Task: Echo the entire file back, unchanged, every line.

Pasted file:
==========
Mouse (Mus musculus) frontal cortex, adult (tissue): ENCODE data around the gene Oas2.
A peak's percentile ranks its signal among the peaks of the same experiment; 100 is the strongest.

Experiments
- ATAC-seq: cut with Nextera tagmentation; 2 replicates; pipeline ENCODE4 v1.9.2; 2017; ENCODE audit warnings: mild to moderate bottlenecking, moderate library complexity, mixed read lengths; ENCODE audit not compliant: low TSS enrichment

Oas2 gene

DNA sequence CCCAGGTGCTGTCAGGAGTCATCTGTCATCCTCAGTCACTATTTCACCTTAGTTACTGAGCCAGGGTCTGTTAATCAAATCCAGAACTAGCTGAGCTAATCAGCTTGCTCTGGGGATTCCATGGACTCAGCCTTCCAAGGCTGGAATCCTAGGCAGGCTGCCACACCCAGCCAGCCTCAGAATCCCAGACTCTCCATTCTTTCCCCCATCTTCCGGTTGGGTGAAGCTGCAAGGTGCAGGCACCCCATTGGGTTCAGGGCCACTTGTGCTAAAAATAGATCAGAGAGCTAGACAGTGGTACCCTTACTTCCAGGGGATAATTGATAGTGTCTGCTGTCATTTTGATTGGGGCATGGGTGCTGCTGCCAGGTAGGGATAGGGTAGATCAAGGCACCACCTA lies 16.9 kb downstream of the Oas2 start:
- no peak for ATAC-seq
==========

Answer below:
Mouse (Mus musculus) frontal cortex, adult (tissue): ENCODE data around the gene Oas2.
A peak's percentile ranks its signal among the peaks of the same experiment; 100 is the strongest.

Experiments
- ATAC-seq: cut with Nextera tagmentation; 2 replicates; pipeline ENCODE4 v1.9.2; 2017; ENCODE audit warnings: mild to moderate bottlenecking, moderate library complexity, mixed read lengths; ENCODE audit not compliant: low TSS enrichment

Oas2 gene

DNA sequence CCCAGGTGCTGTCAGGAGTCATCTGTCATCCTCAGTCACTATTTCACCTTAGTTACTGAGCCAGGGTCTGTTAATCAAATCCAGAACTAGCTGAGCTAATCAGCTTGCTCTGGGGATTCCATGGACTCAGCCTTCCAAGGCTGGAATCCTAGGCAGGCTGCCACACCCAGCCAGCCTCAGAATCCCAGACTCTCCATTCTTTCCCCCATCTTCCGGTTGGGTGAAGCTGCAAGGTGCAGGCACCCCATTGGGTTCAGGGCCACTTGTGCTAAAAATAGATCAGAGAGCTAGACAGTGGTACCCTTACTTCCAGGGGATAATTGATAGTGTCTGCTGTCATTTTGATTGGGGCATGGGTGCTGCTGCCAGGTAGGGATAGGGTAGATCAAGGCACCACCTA lies 16.9 kb downstream of the Oas2 start:
- no peak for ATAC-seq